Family Caregiver Blog

Mealtime and dementia

The effects of dementia include changes to the way foods taste and smell. A person with Alzheimer’s or other memory disorder may become unable to recognize foods or to know if he or she is hungry or full. Even the seemingly simple mechanics of fork and spoon or chewing and swallowing often become too complicated….

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After a heart attack

A heart attack is a frightening, life-changing event that affects the entire family. Emotional reactions. The most common reaction is fear or worry about the possibility of another heart attack. Although those who have had a heart attack are at higher risk for having another, only 18% of heart attack patients actually go back to…

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Caregiving and your partner

Emotional stress, physical fatigue, reduced leisure time, financial draws, and loss of privacy are just a few of the domestic pressures noted in a Caregiving.com survey. But some couples in the survey also reported feeling a benefit: Caregiving prompted a new kind of teamwork that actually strengthened their relationship. Here are some tips: Strive for…

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Probiotics: The “good” bacteria

Did you know you are an ecosystem? We humans are naturally full of bacteria. In fact, trillions of them! Mostly they are “good” bacteria that live in our intestines. They help us digest our food. With more than 500 species, they also crowd out the “bad” bacteria that cause infections. These good bacteria are called…

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When the attorney shuts you out

Many family caregivers are surprised to be told to stay in the waiting room when they bring a loved one to an attorney to create a will or trust. This can feel doubly surprising if you are the one paying for the visit! Much as you wish to help your relative, the attorney is actually…

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Helping resolutions stick

As a family caregiver, you may have made some resolutions for the New Year. And like many people, you may have lost your momentum. All those good intentions… – Call or visit once a week – Fuss less over details – Make time to exercise – Practice gratitude Stop beating yourself up for “lack of willpower.”…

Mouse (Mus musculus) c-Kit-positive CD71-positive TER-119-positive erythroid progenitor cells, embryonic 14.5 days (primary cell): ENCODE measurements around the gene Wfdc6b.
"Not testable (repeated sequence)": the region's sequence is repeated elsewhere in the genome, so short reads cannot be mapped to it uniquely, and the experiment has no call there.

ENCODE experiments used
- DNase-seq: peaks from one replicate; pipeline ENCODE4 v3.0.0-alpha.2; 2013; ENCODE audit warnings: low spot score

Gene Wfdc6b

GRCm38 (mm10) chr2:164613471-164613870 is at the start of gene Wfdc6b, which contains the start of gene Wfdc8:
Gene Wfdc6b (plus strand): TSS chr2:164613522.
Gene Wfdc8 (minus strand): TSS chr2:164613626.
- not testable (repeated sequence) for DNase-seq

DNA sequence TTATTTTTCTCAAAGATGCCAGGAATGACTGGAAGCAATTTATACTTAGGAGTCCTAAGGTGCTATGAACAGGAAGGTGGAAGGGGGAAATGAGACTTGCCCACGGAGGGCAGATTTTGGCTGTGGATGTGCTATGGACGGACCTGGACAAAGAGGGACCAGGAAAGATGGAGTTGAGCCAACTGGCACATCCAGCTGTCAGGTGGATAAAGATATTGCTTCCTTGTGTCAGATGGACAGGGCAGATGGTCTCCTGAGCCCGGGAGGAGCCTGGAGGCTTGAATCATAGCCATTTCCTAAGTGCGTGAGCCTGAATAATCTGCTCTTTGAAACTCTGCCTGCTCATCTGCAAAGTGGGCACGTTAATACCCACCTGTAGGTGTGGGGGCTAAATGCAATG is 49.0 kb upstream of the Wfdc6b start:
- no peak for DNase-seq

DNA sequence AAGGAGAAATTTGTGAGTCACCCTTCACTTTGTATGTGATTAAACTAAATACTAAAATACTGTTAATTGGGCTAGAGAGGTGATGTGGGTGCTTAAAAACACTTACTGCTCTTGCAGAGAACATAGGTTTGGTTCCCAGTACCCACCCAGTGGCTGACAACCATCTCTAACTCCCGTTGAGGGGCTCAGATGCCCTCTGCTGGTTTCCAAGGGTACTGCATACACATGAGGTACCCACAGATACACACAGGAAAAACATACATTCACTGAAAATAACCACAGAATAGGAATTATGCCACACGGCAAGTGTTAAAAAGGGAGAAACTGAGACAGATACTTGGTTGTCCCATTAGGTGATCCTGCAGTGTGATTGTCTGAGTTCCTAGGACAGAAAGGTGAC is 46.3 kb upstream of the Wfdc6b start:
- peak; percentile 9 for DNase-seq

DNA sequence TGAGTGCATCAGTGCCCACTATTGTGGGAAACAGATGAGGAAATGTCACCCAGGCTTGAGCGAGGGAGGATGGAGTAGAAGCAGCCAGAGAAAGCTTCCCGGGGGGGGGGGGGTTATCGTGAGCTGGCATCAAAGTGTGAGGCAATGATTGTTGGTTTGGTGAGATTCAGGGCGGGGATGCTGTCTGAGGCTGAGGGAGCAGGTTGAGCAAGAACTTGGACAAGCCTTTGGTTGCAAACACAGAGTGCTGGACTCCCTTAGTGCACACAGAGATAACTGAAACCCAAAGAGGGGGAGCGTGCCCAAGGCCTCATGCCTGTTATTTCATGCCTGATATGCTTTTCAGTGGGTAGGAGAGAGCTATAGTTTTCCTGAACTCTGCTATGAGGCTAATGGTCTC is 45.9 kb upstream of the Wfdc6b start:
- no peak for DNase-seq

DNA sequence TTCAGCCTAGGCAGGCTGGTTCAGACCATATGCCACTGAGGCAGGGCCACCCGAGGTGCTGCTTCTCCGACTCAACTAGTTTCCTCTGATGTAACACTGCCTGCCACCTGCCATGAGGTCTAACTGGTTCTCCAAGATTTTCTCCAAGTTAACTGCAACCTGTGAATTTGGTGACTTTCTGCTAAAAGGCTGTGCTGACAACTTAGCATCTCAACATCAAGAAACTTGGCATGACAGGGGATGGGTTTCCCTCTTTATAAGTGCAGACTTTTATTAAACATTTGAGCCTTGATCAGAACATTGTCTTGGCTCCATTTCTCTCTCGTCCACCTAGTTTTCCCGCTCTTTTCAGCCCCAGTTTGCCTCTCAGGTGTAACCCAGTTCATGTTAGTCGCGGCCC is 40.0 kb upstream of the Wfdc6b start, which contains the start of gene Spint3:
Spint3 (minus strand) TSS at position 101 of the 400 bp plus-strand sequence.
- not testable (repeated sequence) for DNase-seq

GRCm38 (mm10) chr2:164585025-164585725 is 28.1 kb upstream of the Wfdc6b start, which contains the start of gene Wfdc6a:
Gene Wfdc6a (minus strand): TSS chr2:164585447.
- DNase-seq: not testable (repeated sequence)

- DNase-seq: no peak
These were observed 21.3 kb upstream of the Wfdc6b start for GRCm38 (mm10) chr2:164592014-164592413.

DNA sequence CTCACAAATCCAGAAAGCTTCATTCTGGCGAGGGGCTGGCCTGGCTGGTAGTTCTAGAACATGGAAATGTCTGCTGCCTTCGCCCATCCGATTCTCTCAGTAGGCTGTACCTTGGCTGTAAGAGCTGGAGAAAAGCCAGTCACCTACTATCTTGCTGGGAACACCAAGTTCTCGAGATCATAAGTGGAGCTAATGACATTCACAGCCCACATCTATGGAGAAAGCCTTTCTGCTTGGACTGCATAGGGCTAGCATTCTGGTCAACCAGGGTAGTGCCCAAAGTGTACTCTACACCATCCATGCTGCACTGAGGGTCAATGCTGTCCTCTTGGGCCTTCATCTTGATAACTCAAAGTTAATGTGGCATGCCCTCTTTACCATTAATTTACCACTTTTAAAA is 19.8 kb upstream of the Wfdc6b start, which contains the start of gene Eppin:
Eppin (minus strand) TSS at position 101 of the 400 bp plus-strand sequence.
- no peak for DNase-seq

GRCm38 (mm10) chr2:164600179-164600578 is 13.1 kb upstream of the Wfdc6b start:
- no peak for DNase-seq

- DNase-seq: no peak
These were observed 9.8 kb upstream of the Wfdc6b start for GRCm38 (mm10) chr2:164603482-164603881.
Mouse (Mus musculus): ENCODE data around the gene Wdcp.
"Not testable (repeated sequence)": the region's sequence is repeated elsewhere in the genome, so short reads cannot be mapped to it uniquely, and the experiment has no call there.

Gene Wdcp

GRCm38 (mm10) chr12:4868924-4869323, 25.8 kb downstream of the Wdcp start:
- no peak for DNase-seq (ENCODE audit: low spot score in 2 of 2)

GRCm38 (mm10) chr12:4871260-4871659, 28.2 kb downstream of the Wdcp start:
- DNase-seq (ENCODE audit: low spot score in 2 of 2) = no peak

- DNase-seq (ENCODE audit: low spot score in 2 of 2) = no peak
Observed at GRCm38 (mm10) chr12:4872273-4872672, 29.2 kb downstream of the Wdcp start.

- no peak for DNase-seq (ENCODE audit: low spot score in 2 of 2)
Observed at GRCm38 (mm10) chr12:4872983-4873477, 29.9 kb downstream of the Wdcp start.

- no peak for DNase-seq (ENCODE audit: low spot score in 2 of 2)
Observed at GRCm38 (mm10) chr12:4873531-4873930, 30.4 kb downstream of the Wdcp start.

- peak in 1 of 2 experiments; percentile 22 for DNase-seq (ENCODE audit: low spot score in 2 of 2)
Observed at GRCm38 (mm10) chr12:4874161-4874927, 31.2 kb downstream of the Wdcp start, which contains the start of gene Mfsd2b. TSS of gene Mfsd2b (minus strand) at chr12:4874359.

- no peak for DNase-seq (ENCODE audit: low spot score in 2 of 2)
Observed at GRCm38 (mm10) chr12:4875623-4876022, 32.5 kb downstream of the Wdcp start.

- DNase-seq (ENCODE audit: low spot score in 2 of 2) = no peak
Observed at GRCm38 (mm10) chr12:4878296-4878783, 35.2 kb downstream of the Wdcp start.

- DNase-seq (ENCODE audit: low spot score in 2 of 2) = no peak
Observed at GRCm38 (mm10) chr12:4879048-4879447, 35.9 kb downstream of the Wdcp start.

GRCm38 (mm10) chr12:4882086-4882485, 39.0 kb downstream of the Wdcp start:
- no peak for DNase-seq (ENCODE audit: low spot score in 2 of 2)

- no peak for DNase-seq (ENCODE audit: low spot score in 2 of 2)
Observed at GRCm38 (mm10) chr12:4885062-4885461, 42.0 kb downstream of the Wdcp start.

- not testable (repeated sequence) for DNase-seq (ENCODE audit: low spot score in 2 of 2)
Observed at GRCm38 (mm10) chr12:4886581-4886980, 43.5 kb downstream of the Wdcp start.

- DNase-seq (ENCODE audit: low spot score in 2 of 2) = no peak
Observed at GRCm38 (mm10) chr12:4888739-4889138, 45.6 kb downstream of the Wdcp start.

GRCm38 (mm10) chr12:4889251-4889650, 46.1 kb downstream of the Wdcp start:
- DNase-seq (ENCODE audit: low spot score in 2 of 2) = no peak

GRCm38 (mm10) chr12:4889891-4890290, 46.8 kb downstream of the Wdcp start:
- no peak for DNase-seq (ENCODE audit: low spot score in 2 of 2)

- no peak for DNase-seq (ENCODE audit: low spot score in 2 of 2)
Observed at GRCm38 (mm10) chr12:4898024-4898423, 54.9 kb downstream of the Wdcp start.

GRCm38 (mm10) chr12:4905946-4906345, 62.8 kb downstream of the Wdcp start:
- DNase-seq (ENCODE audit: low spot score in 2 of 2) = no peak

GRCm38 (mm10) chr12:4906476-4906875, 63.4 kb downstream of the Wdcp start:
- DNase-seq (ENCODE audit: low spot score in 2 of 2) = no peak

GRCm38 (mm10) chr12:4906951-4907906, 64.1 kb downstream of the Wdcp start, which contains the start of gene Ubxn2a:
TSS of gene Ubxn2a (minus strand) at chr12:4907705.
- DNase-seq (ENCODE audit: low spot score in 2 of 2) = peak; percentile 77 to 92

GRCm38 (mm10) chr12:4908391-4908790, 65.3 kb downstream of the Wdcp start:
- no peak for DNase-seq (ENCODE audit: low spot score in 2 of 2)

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Medical equipment at home

Many people need specialized equipment in order to handle a serious injury or chronic condition. Examples include walkers, wheelchairs, blood sugar monitors, infusion pumps, CPAPs for sleep apnea, and hospital beds. If the equipment will be needed for a long time, it may qualify as “durable medical equipment” (DME). And Medicare may pay for it….

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Preventing and treating pneumonia

It’s flu season. That can mean pneumonia season is right around the corner. Pneumonia is an infection of the lungs that often develops after a cold or flu. As a general rule, pneumonia can be treated at home with prescribed medications and rest. But sometimes a case is so severe that it requires a stay…

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Preparing for your siblings’ visit

Your siblings, their partners, maybe their kids—everyone’s coming to see Mom and/or Dad. That’s happy news! Should this be business? Would you rather it were pleasure? How about a little of both? With some forethought and planning, you can make their visit meaningful on many levels. Think about what you want. Then be sure to…

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Choosing a hospital? Look to the stars

How well does your local hospital perform in terms of patient care and safety? Now it’s easy to find out. One to Five Stars. Medicare gathers hospital data regularly. It posts the information on its Hospital Compare website. To make comparisons simple, Medicare created a star rating system. Hospital Compare combines information about as many as…

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